But though both the Duke of Grafton and Lord North were and are, in my opinion, rather inclined to satisfy us, yet the Bedford party are so violent against us, and so prevalent in the council, that more moderate measures could not take place. This party never speak of us but with evident malice; “rebels” and “traitors” are the best names they can afford us, and I believe they only wish for a colorable pretence and occasion of ordering the soldiers to make a massacre among us.
On the other hand, the Rockingham and Shelburne people, with Lord Chatham’s friends, are disposed to favor us, if they were again in power, which at present they are not like to be; though they, too, would be for keeping up the claim of Parliamentary sovereignty, but without exercising it in any mode of taxation. Besides these, we have for sincere friends and well-wishers the body of Dissenters generally throughout England, with many others, not to mention Ireland and all the rest of Europe, who, from various motives, join in applauding the spirit of liberty with which we have claimed and insisted on our privileges, and wish us success, but whose suffrage cannot have much weight in our affairs.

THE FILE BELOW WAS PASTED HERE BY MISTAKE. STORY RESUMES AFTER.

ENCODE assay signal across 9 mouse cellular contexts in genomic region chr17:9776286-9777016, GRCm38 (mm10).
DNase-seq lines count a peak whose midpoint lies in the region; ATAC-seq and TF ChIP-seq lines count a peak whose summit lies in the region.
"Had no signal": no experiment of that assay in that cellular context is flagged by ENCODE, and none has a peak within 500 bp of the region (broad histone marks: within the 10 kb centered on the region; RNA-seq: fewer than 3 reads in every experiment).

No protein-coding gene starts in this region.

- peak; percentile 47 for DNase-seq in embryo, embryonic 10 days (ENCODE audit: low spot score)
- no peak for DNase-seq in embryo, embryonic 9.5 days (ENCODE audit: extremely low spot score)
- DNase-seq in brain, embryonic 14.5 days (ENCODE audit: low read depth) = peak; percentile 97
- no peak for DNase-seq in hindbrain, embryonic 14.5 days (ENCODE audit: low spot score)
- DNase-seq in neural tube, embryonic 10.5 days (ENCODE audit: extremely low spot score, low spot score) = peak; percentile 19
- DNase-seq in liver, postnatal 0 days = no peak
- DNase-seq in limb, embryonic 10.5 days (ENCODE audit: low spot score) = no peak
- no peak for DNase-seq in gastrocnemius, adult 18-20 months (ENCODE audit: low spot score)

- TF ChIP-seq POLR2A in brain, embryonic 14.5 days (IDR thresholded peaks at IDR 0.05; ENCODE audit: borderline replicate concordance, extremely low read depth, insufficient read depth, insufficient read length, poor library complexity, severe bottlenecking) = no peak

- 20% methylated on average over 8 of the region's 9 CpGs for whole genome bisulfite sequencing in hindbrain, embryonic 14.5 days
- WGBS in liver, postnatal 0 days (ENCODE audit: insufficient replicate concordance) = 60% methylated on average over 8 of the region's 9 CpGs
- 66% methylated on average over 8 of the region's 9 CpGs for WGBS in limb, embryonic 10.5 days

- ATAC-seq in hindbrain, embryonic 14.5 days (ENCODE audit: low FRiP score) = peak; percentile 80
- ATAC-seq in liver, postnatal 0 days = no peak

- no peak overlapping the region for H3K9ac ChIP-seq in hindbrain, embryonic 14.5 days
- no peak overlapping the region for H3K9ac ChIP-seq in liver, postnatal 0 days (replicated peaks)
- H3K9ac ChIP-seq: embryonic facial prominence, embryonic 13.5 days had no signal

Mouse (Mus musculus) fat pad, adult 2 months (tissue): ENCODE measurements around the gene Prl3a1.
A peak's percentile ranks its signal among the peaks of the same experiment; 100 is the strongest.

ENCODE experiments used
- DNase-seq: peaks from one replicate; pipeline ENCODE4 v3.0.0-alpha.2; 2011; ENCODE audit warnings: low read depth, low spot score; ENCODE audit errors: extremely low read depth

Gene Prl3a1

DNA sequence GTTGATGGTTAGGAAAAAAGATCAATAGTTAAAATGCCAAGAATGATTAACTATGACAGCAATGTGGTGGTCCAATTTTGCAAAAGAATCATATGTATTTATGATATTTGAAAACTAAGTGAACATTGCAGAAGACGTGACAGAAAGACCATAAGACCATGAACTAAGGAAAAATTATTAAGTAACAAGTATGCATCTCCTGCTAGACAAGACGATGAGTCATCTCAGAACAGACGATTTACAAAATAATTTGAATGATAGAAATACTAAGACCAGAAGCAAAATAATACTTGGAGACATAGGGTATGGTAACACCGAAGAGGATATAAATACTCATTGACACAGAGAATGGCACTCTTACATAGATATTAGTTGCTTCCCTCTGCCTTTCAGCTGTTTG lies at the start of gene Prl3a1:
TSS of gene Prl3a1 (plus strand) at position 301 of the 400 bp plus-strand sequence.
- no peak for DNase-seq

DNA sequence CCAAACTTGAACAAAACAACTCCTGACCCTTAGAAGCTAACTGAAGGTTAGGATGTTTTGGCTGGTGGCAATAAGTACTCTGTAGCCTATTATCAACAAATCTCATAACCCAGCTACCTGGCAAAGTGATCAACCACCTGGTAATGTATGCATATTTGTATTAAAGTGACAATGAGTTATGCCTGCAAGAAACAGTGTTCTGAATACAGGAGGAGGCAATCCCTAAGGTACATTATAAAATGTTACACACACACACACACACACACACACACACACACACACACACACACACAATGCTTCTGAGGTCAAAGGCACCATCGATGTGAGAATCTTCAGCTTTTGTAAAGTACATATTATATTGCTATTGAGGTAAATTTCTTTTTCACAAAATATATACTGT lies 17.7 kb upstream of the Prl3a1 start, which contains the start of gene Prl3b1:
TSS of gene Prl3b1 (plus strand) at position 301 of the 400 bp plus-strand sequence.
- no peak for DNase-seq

The merchants here were at length prevailed on to present a petition, but they moved slowly, and some of them, I thought, reluctantly; perhaps from a despair of success, the city not being much in favor with the court at present. The manufacturing towns absolutely refused to move at all; some pretending to be offended with our attempting to manufacture for ourselves; others saying that they had employment enough, and that our trade was of little importance to them, whether we continued or refused it. Those who began a little to feel the effects of our forbearing to purchase, were persuaded to be quiet by the ministerial people, who gave out that certain advices were received of our beginning to break our agreements; of our attempts to manufacture proving all abortive and ruining the undertakers; of our distress for want of goods, and dissensions among ourselves, which promised the total defeat of all such kind of combinations, and the prevention of them for the future, if the government were not urged imprudently to repeal the duties. But now that it appears from late and authentic accounts, that agreements continue in full force, that a ship is actually returned from Boston to Bristol with nails and glass (articles that were thought of the utmost necessity), and that the ships, which were waiting here for the determination of Parliament, are actually returning to North America in their ballast, the tone of the manufacurers begins to change, and there is no doubt that, if we are steady, and persevere in our resolutions, these people will soon begin a clamor, that much pains has hitherto been used to stifle.